Canberra has become pivotal to Australia’s relations with the rest of the world and thus its District reaches beyond these shores. Officers trained at Duntroon landed at Gallipoli, with its first commandant, General Bridges, killed there and buried here. ADFA today has its graduates in East Timor. The line runs in reverse when the names on the walls of the Australian War Memorial draw visitors from every street in the country.

The history of every district in Australia makes sense only within the contest of a succession of imperiums: the Portuguese, Spanish, Dutch, French, English, German, US and Japanese, and not just one by one but as a focus for their shifting contests and alliances. These connections were not just between Australia and the Mother Country, but linked parts of the Empire, such as Tasmania and New Zealand, Perth and Durban.

Time was when the history of Australia was lucky to feature as an optional tutorial in courses on the expansion of Britain. Much as I welcome the ending of that bias, I worry that the corrective has gone too far. The story of the planning of Canberra is incomplete without Chicago and New Dehli. Brian Fitzpatrick was one of the pioneers of Australian studies who never forgot that the story of settlement was a global design as is obvious from his titles British Imperialism and Australia and The British Empire in Australia. Contexts are essential for understanding. Our open the way to the biggest questions, as Manning Clark revealed when the first volume of his history treated the village of Sydney as a stage for the contest among the three great Ideas of European civilisation - Roman Catholicism, the Protestant Ascendancy and the Enlightenment. Comparable lines cross the history of Canberra and District. To be accurate about this place, an historian can be neither provincial nor parochial. That is why the Bicentennial Committee to Report on Australian Studies in Tertiary Education, of which I was a member, called our final report Windows onto Worlds.

Darwinians stress the connection between regionalism and species differentiation, which supplies another reason why a sense of place informs our self-awareness. The twentieth century has seen the culmination of a rupturing of this way of living. As the biologist Niles Eldredge puts it: ‘Taking control over production of our own food supply, we became the first species in the 3.5-billion year history of life to live outside the confines of the local ecosystem’.[6] Hence, the import of ‘and District’ has been transformed for all human beings. That biological change was made possible by social changes, that is, by Vico’s history. We can draw our resources from around the world because of the global pathways of commerce, such as the air freighting of flowers from nurseries in Zimbabwe to auction houses in Amsterdam and then over the Artic to households in Japan.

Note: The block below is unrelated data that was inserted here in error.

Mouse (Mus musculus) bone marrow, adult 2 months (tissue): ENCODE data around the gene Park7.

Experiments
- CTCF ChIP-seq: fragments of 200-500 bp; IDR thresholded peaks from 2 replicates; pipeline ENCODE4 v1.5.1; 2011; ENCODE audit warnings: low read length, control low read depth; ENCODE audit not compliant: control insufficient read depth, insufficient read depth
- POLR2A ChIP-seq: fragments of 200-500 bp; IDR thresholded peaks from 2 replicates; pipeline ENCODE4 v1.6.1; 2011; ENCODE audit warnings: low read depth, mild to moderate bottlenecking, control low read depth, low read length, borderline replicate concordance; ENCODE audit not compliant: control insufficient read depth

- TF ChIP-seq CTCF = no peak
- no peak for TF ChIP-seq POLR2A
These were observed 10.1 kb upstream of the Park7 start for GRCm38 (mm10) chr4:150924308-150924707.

As a term, ‘globalisation’ is a public relations make-over for imperialism, usually US Imperialism. But globalisation also relates to changes within the cycles of production, distribution and consumption. These changes are arriving at different rates to each realm of the economy. A Canberran can order a book from Amazon.com more readily than she can sell her house and move her family to work for a publisher in Ottawa. The disjuncture was summed up by the Spanish urban theorist Manuel Castells: ‘People live in places, power rules through flows’.[7] Historians have the privilege and challenge of dealing with both time and space, with the place and the flow, with the dynamic and the district.

[1] John Cowper Powys, Wolf Solent, Simon & Schuster, New York, 1929, pp. 50-1.
[2] Ann Galbally and Anne Gray (eds), Letters from Smike, OUP, Melbourne, 1989, p. 40.
[3] Humphrey McQueen, ‘No Baedeker for Australia, A Materialist Defence of Provincialism’, Praxis M, (Perth), 8, Autumn 1985, pp. 17-23.
[4] Blainey’s commissioned accounts of companies suffer from that very failing which his elegance as a writer cannot conceal. He shows no awareness of the development in business history around the work of Alfred D. Chandler, notably his The Visible Hand, Belknap Press, Cambridge, Mass., 1977.
[5] Lyall Gillespie, Canberra 1820-1913,  AGPS, Canberra, 1991, p. xvi.
[6] Niles Eldredge, Dominion, Henry Holt, New York, 1995, p. xiv.
[7] Manuel Castels, The Informational City, Basil Blackwell, Oxford, 1989, p. 349.